Figure 3. The occurrence of tree injuries caused by mistletoe on the forest monitoring level 1 plots in Poland in 2009, 2012, 2015, and in 2018.
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Figure 4. Percentage of trees with injuries caused by mistletoe in relation to 20 years age classes of trees, and the results of the χ2 test for independence for all trees together (all species), and separately for species most infested by mistletoe (Scots pine, silver fir and birches).
Figure 4. Percentage of trees with injuries caused by mistletoe in relation to 20 years age classes of trees, and the results of the χ2 test for independence for all trees together (all species), and separately for species most infested by mistletoe (Scots pine, silver fir and birches).
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Figure 5. Percentage of trees with injuries caused by mistletoe in relation to fertility of sites, where the plots were located, and the results of the χi2 test for independence for all trees together (all species) and separately for species most infested by mistletoe (Scots pine, silver fir and birches).
Figure 5. Percentage of trees with injuries caused by mistletoe in relation to fertility of sites, where the plots were located, and the results of the χi2 test for independence for all trees together (all species) and separately for species most infested by mistletoe (Scots pine, silver fir and birches).
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Figure 6. Percentage of trees with injuries caused by mistletoe in relation to water availability on sites, where the plots were located, and the results of the χ2 test for independence for all trees together (all species) and separately for species most infested by mistletoe (Scots pine, silver fir, and birches).
Figure 6. Percentage of trees with injuries caused by mistletoe in relation to water availability on sites, where the plots were located, and the results of the χ2 test for independence for all trees together (all species) and separately for species most infested by mistletoe (Scots pine, silver fir, and birches).
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Figure 7. Percentage of trees with injuries caused by mistletoe in relation to elevation above sea level of sites were the plots were located and the results of the χ2 test for independence for all trees together (all species) and separately for species most infested by mistletoe (Scots pine, silver fir, and birches).
Figure 7. Percentage of trees with injuries caused by mistletoe in relation to elevation above sea level of sites were the plots were located and the results of the χ2 test for independence for all trees together (all species) and separately for species most infested by mistletoe (Scots pine, silver fir, and birches).
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Figure 8. Percentage of trees with injuries caused by mistletoe in relation to social position (Kraft classes) of trees and the results of the χ2 test for independence for all trees together (all species) and separately for species most infested by mistletoe (Scots pine, silver fir, and birches).
Figure 8. Percentage of trees with injuries caused by mistletoe in relation to social position (Kraft classes) of trees and the results of the χ2 test for independence for all trees together (all species) and separately for species most infested by mistletoe (Scots pine, silver fir, and birches).
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Figure 9. The average DBH of trees attacked by V. album and free from the parasite on the plots with mistletoe present and the results of the Student’s t-test where “ab” denotes a significant difference between means (p < 0.05) and “a*b*” denotes slight significance (p = 0.055).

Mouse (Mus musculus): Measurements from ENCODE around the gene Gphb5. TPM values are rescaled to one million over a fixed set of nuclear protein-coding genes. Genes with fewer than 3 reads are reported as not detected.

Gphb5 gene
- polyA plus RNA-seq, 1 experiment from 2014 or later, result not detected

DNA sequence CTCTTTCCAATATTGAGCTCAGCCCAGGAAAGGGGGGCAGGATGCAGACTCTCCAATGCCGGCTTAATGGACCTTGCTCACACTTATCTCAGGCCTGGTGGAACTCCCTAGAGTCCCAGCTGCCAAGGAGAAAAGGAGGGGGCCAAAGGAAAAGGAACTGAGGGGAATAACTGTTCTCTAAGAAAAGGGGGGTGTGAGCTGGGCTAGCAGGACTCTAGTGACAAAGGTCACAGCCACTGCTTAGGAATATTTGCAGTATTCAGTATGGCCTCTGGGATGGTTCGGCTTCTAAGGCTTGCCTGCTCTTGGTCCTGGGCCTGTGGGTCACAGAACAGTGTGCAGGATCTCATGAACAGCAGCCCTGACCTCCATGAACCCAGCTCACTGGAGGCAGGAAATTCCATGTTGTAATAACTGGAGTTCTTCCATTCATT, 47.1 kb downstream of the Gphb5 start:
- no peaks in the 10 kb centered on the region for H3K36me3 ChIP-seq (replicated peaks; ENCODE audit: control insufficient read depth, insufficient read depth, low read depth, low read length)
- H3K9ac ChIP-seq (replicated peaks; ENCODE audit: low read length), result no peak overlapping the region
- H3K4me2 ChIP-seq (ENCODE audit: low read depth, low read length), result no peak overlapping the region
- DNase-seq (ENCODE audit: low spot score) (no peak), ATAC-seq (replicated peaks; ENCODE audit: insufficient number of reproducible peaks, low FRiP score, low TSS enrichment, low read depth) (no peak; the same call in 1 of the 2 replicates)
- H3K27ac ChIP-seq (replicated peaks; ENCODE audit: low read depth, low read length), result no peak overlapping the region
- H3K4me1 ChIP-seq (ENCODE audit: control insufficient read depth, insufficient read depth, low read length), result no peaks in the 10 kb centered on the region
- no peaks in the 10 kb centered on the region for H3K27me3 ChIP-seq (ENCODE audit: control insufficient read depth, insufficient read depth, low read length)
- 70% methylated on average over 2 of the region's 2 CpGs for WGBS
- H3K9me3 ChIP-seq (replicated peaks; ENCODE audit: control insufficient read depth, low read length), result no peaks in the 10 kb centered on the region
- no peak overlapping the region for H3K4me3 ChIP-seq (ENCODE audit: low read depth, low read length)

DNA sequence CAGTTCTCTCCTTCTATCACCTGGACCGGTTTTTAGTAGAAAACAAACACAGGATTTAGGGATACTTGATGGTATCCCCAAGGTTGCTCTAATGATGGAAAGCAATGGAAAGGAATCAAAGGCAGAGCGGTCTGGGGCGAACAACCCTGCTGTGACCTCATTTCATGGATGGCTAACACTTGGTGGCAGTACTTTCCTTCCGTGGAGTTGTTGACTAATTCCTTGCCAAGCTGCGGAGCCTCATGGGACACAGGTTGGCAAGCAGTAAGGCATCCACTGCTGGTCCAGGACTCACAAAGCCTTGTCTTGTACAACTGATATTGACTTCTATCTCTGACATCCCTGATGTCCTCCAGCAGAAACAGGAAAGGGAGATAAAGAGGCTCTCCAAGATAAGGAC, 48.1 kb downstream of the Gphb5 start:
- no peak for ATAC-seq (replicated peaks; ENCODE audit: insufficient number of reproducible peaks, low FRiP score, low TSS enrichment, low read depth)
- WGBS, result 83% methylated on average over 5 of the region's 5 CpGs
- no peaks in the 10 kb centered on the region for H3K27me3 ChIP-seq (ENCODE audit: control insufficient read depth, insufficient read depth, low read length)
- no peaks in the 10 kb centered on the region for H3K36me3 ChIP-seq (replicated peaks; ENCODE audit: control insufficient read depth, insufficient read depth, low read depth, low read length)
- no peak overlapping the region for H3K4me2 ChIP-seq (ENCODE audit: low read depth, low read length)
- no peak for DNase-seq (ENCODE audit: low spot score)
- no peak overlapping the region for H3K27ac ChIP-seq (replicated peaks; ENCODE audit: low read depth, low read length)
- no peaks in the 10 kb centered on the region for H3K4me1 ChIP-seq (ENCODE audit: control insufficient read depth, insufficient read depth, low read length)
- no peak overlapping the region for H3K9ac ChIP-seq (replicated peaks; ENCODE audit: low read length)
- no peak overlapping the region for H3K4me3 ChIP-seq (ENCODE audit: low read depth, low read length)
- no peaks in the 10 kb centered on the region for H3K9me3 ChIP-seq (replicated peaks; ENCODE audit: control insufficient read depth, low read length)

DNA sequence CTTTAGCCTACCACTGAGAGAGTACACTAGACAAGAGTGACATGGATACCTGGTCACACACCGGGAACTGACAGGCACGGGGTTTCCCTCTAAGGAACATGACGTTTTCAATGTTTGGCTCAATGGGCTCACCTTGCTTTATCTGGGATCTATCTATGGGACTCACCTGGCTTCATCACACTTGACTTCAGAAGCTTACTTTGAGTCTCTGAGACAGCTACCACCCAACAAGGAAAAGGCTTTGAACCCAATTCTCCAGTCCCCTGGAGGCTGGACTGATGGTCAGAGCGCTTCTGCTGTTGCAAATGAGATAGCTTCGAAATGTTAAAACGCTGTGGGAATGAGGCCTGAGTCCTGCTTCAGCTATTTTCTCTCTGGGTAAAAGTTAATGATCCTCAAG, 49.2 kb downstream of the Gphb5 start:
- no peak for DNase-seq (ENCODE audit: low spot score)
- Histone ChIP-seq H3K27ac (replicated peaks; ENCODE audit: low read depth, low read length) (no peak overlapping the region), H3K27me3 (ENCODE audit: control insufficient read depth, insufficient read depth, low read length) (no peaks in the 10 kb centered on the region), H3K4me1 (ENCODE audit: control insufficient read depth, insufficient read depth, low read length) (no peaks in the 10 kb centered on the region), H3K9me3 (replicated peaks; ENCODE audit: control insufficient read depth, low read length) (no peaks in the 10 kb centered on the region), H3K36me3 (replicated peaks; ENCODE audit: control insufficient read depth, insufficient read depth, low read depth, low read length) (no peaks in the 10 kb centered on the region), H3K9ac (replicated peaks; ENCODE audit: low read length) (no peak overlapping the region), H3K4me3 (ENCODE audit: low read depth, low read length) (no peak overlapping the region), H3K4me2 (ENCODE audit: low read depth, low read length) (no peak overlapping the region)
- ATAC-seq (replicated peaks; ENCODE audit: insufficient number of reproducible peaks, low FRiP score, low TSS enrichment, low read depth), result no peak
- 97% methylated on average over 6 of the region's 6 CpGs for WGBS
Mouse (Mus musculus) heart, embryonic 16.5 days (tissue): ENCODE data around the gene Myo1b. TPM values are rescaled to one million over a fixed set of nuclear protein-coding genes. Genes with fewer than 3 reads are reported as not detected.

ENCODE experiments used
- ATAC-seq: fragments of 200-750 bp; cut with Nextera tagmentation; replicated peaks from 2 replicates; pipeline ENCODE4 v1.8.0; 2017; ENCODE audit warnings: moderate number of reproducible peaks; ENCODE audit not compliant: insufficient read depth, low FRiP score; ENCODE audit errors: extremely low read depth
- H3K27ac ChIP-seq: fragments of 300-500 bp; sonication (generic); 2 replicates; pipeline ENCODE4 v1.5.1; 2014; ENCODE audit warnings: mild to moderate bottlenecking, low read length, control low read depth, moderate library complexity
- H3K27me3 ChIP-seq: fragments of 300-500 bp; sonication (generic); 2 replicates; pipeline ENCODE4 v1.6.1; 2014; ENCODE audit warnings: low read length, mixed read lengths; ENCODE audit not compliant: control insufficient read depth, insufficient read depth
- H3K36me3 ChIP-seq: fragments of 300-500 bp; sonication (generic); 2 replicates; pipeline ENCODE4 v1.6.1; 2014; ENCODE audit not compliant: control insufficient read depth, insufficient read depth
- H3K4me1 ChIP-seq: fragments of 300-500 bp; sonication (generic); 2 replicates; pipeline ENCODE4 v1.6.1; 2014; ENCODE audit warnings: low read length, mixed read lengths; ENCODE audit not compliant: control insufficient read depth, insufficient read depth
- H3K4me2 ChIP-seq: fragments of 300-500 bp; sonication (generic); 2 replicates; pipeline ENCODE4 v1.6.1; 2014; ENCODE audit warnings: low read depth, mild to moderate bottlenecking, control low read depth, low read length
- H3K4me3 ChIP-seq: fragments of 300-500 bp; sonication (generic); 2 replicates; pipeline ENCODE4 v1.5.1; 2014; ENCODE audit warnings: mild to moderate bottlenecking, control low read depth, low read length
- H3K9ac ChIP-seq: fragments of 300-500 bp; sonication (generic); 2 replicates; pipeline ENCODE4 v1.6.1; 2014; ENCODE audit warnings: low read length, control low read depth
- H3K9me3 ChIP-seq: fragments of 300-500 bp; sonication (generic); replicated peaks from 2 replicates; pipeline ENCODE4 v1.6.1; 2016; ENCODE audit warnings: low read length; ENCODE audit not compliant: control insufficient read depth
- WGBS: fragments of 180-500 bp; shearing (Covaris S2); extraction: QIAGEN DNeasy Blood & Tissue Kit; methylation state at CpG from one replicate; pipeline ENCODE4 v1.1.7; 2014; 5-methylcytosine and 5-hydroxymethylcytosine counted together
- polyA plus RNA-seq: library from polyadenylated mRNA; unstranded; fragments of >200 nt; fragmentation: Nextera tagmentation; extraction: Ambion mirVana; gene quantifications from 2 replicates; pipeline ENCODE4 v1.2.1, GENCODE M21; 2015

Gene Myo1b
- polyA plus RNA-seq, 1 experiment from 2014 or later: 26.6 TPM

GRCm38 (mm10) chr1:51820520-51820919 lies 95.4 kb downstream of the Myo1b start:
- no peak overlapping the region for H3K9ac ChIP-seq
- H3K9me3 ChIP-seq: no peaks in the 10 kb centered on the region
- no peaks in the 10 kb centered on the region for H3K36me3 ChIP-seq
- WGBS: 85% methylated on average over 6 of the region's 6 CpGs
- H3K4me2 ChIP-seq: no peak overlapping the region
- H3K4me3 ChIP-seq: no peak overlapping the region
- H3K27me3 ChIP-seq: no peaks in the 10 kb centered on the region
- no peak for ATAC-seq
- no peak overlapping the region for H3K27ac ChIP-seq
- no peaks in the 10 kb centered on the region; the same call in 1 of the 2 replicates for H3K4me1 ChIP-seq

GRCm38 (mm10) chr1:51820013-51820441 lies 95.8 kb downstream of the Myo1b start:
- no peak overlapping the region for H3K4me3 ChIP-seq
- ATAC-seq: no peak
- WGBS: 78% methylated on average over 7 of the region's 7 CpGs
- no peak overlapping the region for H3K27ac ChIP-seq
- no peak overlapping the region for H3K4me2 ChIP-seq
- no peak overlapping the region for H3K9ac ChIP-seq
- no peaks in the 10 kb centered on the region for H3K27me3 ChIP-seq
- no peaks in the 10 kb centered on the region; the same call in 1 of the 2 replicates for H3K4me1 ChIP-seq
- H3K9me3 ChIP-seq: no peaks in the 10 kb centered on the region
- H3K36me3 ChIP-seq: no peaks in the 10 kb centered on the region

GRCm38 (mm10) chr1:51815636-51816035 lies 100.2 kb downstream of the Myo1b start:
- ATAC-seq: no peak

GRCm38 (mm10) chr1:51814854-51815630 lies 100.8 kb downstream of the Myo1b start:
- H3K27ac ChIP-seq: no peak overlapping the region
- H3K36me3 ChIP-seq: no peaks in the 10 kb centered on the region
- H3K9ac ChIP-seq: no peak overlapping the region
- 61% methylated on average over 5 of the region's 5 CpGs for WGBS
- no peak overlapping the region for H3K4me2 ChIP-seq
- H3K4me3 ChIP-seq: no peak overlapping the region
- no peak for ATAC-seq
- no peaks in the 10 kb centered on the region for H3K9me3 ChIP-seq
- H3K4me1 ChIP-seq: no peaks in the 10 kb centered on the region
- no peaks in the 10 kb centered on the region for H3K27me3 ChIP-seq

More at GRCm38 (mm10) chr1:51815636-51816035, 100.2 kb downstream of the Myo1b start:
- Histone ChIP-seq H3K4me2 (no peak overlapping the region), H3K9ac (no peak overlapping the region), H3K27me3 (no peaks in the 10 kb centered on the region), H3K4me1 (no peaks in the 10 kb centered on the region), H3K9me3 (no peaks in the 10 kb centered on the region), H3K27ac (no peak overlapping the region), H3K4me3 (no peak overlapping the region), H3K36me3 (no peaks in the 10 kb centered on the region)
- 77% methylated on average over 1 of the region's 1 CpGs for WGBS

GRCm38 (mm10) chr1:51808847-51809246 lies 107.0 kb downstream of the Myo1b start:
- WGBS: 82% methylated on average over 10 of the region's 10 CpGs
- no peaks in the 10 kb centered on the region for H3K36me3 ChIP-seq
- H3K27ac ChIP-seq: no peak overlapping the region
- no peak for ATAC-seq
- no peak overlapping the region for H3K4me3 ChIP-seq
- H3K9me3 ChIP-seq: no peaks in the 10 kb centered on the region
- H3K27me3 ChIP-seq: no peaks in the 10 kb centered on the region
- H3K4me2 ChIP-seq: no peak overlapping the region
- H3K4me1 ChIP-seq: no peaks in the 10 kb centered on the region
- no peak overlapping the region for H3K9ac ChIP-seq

Figure 9. The average DBH of trees attacked by V. album and free from the parasite on the plots with mistletoe present and the results of the Student’s t-test where “ab” denotes a significant difference between means (p < 0.05) and “a*b*” denotes slight significance (p = 0.055).
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Figure 10. Average percentage defoliation of trees attacked by V. album and free from the parasite in the plots with mistletoe present, and the results of the Student’s t-test where “ab” denotes significant difference between the means (p ≤ 0.05), “aa”—not significant difference between means (p > 0.05).
Figure 10. Average percentage defoliation of trees attacked by V. album and free from the parasite in the plots with mistletoe present, and the results of the Student’s t-test where “ab” denotes significant difference between the means (p ≤ 0.05), “aa”—not significant difference between means (p > 0.05).
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Table 1. Mistletoe occurrence on major Poland forest tree species and groups of species in forest monitoring level 1 plots in the years 2008–2018 in Poland as expressed by the absolute number of tree injuries caused by V. album, the F coefficient, and the trend determined by the Mann–Kendall test.
Table 1. Mistletoe occurrence on major Poland forest tree species and groups of species in forest monitoring level 1 plots in the years 2008–2018 in Poland as expressed by the absolute number of tree injuries caused by V. album, the F coefficient, and the trend determined by the Mann–Kendall test.
YearUnit/CoefficientScots PineSilver FirBirchesBlack AlderOther DeciduousTotal
2008count29 5 438
F0.13 0.13 0.220.07
2009count3847 453
F0.170.420.18 0.180.14
2010count110815 2135
F0.490.830.38 0.080.35
2011count1111013 6140
F0.501.050.33 0.240.36
2012count182118 6207
F0.821.120.20 0.240.53
2013count213115319251
F0.961.110.120.120.740.64
2014count2501315225305
F1.111.310.350.080.940.76
2015count2831623113336
F1.251.600.540.040.480.84
2016count3372027122407
F1.511.970.640.040.821.02
2017count3632129 16429
F1.632.020.67 0.581.07
2018count5213642 16615
F2.353.460.97 0.561.52
M–K trendIII PII
I—increase; PI—probable increase.